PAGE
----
Tue, Nov 05, 2019 - Page 2 News List

Ministry to spend NT$4bn on fundamental research

LOSING GROUND:The science and technology minister said that the number of dissertations being published is dropping, as well as the number of doctoral candidates

By Wu Po-hsuan, Sherry Hsiao and Dennis Xie  /  Staff reporter, with staff writers

Minister of Science and Technology Chen Liang-gee attends a meeting at the Legislative Yuan in Taipei yesterday.

Photo: George Tsorng, Taipei Times

The Ministry of Science and Technology yesterday said it is aiming to budget NT$4 billion (US$131,6 million) on fundamental research next year.

Of the NT$4 billion, about NT$2 billion would be funded by the Executive Yuan, while the other half would be covered by redirecting funds from other areas, Minister of Science and Technology Chen Liang-gee (陳良基) said at a meeting of the Legislative Yuan’s Education and Culture Committee.

Surplus from the National Science and Technology Development Fund would also be used to support the plan, he said.

Until now, an increasingly small portion of the nation’s overall spending on scientific and technological development has gone toward fundamental research, Chen said, adding that it fell to just 7.8 percent in 2017, compared with Switzerland’s 41.7 percent, the Netherlands’ 26.5 percent and Singapore’s 23.8 percent.

The number of dissertations being published is also falling, as is the number of doctoral candidates, he said.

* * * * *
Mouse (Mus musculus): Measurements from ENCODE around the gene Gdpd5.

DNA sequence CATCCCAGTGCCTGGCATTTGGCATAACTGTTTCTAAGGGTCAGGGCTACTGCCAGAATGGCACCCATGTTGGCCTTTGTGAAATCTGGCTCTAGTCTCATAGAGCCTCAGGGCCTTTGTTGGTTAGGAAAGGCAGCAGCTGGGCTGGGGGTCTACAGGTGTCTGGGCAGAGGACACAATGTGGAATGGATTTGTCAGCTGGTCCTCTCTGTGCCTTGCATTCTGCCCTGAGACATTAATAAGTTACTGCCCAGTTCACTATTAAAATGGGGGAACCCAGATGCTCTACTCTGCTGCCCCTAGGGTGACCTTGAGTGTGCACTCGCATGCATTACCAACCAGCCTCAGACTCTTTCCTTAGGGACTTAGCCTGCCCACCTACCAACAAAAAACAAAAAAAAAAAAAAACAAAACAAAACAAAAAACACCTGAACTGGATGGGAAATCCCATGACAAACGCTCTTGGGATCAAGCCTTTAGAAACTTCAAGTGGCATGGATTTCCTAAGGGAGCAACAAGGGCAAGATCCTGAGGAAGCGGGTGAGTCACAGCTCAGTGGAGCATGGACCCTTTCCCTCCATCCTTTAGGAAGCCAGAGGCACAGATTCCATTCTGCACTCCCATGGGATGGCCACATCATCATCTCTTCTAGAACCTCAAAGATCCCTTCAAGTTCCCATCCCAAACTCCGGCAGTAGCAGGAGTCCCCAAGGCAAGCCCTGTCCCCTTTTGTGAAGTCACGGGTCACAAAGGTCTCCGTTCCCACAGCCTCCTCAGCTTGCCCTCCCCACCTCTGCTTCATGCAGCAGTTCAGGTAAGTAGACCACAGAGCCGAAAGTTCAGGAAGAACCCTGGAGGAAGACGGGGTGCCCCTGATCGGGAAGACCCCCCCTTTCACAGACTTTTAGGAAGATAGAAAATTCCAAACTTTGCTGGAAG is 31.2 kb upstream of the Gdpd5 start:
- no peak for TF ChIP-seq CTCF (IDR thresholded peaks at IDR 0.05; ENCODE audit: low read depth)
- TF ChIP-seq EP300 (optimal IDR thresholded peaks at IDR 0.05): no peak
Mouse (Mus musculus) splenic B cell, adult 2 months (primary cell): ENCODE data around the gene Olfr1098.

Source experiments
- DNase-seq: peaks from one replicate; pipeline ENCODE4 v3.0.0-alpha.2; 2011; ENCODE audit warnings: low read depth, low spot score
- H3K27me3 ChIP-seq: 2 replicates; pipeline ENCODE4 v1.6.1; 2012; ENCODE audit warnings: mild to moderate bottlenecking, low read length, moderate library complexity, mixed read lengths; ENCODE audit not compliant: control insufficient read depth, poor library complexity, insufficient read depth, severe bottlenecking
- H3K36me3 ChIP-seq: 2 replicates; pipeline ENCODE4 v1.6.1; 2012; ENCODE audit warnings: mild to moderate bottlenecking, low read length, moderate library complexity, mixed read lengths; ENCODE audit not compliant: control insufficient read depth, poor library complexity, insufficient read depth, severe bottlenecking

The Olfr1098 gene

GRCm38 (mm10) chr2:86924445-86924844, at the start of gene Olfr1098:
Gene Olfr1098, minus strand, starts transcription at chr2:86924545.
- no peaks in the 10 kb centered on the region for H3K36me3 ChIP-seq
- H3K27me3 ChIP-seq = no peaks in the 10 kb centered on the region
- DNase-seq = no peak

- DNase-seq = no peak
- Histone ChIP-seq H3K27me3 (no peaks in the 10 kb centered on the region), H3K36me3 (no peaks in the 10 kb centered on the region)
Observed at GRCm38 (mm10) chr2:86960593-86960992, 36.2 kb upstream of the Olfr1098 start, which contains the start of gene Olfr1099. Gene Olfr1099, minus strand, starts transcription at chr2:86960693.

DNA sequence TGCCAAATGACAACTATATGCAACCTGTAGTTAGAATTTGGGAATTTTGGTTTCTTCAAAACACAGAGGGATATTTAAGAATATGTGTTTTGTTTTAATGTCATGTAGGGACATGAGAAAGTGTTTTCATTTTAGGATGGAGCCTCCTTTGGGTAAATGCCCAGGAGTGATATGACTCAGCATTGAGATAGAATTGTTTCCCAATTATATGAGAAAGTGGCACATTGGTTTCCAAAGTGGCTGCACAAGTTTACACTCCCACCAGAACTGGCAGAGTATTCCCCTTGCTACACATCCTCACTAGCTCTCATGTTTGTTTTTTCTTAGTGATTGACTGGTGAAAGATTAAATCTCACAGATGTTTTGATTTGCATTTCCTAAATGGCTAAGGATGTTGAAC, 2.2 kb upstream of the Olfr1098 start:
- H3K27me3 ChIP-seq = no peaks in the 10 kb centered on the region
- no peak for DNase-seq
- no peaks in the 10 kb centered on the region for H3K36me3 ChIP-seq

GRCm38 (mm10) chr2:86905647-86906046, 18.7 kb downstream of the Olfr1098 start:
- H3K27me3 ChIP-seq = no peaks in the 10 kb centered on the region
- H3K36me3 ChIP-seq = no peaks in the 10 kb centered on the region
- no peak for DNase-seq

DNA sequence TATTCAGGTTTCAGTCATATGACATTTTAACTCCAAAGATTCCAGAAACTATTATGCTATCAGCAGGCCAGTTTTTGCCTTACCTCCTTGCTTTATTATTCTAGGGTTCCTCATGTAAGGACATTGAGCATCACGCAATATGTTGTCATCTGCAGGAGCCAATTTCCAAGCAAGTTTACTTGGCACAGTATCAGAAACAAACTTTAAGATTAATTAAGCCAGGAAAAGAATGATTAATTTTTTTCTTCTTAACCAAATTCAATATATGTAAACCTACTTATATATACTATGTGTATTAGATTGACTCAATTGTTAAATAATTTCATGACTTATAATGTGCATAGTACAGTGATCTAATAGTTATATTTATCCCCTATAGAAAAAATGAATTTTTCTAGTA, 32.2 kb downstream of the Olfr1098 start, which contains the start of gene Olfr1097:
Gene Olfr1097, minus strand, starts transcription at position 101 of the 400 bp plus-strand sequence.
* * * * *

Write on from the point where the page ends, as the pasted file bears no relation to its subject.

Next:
In the long run, less spending on fundamental research could lead to a decline in the nation’s competitiveness, Chen said.

Most Taiwanese universities have slipped every year since 2015 in the Best Global Universities Rankings published by US News & World Report, National Taiwan University professor Huang Mu-hsuan (黃慕萱) said.

As a long-time researcher of university rankings, Huang said that 75 percent of indexes used in the US News rankings are related to academic papers.

The quantity of academic papers in Taiwan has plunged, while citation counts — an indicator of quality — of published papers are still not as high as in other countries, both of which are the reasons for Taiwan’s ever-dropping rankings, she said.

Democratic Progressive Party (DPP) Legislator Su Chiao-hui (蘇巧慧) said she supported Chen’s request for a budget of NT$4 billion to support the nation’s science research, but added that further discussions about patent output value and patent renewal are needed.

Chinese Nationalist Party (KMT) Legislator Ko Chih-en (柯志恩) said the LEAP Program — through which the ministry sends doctoral and high-level talent to the US, France and Israel for further studies — should be modified, as few students are willing to return to Taiwan afterward.

Only 119 students have applied to join a program launched this year to grant additional monthly pay of NT$30,000 to NT$50,000 to doctoral students, while the quota limit is 300, DPP Legislator Huang Kuo-shu (黃國書) said, adding that immediate adjustments are needed.

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